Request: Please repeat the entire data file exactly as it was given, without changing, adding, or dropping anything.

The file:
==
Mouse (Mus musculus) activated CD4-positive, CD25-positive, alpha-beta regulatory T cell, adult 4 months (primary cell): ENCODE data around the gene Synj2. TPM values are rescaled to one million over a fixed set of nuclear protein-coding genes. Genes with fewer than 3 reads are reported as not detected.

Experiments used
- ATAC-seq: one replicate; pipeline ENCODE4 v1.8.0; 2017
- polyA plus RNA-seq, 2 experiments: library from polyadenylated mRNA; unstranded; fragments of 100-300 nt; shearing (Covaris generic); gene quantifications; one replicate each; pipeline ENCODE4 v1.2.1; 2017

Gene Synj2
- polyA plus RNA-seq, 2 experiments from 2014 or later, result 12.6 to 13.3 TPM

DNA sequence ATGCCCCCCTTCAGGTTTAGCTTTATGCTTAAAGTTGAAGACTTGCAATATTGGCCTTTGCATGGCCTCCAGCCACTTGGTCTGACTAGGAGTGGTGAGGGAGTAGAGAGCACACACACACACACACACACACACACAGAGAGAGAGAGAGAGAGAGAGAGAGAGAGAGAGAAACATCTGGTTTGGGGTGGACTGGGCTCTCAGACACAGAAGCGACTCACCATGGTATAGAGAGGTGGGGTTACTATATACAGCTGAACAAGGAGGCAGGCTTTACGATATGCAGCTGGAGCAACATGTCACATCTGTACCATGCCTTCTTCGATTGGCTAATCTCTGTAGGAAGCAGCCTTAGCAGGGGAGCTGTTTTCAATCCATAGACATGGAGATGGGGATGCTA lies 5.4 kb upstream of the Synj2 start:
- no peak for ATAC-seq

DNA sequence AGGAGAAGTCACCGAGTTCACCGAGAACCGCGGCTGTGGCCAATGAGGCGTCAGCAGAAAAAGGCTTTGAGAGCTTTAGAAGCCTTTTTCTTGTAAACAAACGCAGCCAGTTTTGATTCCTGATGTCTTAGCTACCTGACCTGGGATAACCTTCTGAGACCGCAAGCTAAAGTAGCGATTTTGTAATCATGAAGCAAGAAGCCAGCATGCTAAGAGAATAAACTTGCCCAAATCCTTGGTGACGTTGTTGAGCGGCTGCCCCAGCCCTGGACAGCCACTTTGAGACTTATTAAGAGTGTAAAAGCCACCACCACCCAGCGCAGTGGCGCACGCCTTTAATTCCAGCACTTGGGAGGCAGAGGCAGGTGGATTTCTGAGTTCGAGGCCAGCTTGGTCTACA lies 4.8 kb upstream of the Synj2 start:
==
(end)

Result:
Mouse (Mus musculus) activated CD4-positive, CD25-positive, alpha-beta regulatory T cell, adult 4 months (primary cell): ENCODE data around the gene Synj2. TPM values are rescaled to one million over a fixed set of nuclear protein-coding genes. Genes with fewer than 3 reads are reported as not detected.

Experiments used
- ATAC-seq: one replicate; pipeline ENCODE4 v1.8.0; 2017
- polyA plus RNA-seq, 2 experiments: library from polyadenylated mRNA; unstranded; fragments of 100-300 nt; shearing (Covaris generic); gene quantifications; one replicate each; pipeline ENCODE4 v1.2.1; 2017

Gene Synj2
- polyA plus RNA-seq, 2 experiments from 2014 or later, result 12.6 to 13.3 TPM

DNA sequence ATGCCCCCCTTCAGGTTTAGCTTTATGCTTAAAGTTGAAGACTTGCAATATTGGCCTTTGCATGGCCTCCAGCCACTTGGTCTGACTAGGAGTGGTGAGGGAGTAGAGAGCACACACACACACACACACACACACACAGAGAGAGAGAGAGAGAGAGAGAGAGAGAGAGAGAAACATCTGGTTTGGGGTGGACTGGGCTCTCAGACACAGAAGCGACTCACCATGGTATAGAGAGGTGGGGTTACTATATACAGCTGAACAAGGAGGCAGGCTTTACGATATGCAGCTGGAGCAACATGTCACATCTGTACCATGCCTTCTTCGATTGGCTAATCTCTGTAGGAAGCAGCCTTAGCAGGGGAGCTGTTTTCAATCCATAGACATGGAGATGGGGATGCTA lies 5.4 kb upstream of the Synj2 start:
- no peak for ATAC-seq

DNA sequence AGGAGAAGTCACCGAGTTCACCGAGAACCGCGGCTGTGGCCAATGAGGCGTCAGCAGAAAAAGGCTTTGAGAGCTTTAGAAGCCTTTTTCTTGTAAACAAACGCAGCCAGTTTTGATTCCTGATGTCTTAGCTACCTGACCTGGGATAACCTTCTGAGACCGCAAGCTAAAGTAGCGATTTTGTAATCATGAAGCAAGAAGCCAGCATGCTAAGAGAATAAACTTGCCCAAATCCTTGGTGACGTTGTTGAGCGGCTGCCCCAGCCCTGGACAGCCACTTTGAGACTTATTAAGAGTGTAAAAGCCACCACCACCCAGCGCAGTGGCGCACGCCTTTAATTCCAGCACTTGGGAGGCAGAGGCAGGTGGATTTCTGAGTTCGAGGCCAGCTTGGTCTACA lies 4.8 kb upstream of the Synj2 start: